Mid-August Lunch is as light and delectable as the title implies. This charming Italian comedy stars Gianni de Gregorio (who also wrote and directed) as an unambitious 60-ish bachelor who lives at home where he cooks and cares for his aging and slightly demented mother (Valeria de Franciscis). The pair quietly subsists on Mom’s pension check, much of which Gianni spends at the local wine shop.
As a result, Gianni has gotten behind on the family’s obligations and years of unpaid condo fees and doctor’s bills are starting to mount up. But with the Italian holiday of Ferragosto approaching, Gianni is offered a way out of his difficulties. His creditors, with elderly mothers of their own, are desperate to head to the beach for the holiday and are willing to forgive Gianni’s debts in exchange for a little caregiving.
Soon Gianni’s compact Roman flat begins to resemble a retirement home, as a steady stream of ancient matrons are dropped at his door and makeshift beds and cots are hastily fashioned in every corner. Gianni finds his new charges to be anything but the sweet little old ladies he was promised, but rather stubbornly independent matriarchs determined to undermine any measure of authority placed over them, even his own. His attempts to keep them on proper diets and medication schedules go hilariously awry and before long, the sedate retirement home looks and sounds more like an unruly kindergarten, with the women engaging in loud spats, secret eating binges and forbidden trips to sidewalk cafes.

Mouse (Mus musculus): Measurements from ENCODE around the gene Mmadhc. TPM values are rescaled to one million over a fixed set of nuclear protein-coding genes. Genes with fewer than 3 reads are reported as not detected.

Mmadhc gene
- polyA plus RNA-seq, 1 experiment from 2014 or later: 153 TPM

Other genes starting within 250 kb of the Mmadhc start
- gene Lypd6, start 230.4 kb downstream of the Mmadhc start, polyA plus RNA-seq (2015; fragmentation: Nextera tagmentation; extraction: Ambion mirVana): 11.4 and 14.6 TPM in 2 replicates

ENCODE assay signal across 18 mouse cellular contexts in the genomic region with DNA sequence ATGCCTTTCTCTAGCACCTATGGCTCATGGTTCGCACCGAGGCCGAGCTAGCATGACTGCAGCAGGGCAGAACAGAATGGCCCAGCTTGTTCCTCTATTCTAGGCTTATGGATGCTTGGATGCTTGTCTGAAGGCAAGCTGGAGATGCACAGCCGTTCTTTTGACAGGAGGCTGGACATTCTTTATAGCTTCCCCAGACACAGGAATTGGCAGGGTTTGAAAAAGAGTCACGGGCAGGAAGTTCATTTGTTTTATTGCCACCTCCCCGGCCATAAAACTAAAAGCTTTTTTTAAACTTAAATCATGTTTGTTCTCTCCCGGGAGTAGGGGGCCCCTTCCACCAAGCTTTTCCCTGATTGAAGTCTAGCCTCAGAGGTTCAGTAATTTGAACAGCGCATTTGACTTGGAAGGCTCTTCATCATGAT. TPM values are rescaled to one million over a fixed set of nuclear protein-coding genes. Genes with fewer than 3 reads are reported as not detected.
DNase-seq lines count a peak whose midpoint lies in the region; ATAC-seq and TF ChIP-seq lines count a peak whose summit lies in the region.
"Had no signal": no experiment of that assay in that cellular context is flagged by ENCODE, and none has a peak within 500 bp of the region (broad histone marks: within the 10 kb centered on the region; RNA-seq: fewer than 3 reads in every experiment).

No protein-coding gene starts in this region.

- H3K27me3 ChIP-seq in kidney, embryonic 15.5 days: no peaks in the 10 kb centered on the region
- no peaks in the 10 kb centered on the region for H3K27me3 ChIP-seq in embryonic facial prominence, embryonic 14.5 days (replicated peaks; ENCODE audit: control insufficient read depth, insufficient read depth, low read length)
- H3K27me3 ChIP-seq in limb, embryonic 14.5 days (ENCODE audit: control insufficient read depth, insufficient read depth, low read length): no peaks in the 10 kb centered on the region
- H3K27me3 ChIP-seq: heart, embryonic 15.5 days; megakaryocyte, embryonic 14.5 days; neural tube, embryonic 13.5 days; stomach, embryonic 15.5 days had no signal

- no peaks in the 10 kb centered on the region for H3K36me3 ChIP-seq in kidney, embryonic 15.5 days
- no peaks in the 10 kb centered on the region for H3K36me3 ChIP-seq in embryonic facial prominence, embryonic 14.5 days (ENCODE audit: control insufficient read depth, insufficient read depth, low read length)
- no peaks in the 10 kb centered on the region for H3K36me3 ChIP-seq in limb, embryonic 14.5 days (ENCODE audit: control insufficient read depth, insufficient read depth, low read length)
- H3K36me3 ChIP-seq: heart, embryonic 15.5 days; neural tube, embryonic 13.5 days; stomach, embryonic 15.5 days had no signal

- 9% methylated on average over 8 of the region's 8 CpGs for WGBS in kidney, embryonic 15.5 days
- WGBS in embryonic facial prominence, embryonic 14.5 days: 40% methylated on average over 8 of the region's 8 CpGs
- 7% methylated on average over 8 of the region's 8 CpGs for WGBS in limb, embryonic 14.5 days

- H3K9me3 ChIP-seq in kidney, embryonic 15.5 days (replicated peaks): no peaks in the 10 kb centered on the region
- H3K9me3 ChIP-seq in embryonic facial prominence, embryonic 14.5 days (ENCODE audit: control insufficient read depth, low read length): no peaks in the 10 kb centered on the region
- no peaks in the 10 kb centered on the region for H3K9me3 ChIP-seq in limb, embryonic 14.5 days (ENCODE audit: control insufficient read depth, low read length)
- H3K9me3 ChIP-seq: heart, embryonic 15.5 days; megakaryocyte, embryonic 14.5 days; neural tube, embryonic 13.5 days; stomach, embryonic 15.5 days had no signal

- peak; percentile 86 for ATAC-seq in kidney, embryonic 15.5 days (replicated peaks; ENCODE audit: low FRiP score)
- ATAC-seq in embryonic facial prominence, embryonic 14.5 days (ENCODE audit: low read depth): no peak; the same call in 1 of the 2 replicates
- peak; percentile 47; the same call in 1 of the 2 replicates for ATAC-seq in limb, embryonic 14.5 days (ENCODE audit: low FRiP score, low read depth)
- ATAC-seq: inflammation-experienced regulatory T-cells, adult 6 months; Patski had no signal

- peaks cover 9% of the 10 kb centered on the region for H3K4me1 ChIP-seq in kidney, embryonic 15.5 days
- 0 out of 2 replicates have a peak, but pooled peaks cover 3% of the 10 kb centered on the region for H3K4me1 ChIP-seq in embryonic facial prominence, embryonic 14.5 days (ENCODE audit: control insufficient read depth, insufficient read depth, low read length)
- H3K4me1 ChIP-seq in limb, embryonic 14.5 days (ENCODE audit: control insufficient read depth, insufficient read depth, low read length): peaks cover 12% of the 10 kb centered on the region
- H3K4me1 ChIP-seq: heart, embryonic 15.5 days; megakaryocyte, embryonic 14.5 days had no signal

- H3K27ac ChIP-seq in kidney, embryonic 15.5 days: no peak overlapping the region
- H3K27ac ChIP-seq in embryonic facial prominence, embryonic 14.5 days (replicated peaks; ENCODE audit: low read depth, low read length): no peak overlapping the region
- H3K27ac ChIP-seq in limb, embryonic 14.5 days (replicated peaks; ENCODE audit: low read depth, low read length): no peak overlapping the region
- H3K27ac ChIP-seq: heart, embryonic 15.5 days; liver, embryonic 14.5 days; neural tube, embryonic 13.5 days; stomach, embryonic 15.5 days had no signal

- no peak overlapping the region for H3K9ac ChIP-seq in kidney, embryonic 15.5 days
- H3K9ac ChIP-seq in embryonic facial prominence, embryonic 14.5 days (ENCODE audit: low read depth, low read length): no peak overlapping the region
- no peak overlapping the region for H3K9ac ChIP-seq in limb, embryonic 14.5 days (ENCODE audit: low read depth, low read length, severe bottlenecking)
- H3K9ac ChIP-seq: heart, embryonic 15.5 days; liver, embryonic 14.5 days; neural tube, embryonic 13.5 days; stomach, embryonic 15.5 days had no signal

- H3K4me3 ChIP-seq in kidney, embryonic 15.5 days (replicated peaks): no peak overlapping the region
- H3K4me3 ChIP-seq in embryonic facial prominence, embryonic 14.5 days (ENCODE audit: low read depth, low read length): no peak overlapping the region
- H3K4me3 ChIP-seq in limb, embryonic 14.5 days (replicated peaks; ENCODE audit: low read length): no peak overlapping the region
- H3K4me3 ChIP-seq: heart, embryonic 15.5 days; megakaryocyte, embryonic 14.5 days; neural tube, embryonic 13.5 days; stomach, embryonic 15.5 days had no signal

Those who care for elderly relatives will be chuckling in recognition virtually from the first frame, as de Gregorio has done an amazing job of capturing the cat and mouse game that goes on in such situations. His use of nonprofessional actors – actual pensioners from his neighborhood – gives the production an astonishing sense of authenticity and makes the film’s gentle humor much deeper and richer. Gianni’s face, a blunt hybrid of Jerry Orbach and Jack Klugman, is the real star of the movie, and it perfectly registers every dashed hope and comic misstep, as dealing with these women physically and emotionally exhausts him.
Ironically, the ravages of age often cause our respected, revered elders to revert to childish behavior; at times becoming indistinguishable from two-year-olds. Mid-August Lunch is one of the first films to deal with this phenomenon in a comic, but realistic way. And let’s hope it’s not the last, for it provides a much needed catharsis for what sociologists have dubbed “The Sandwich Generation”.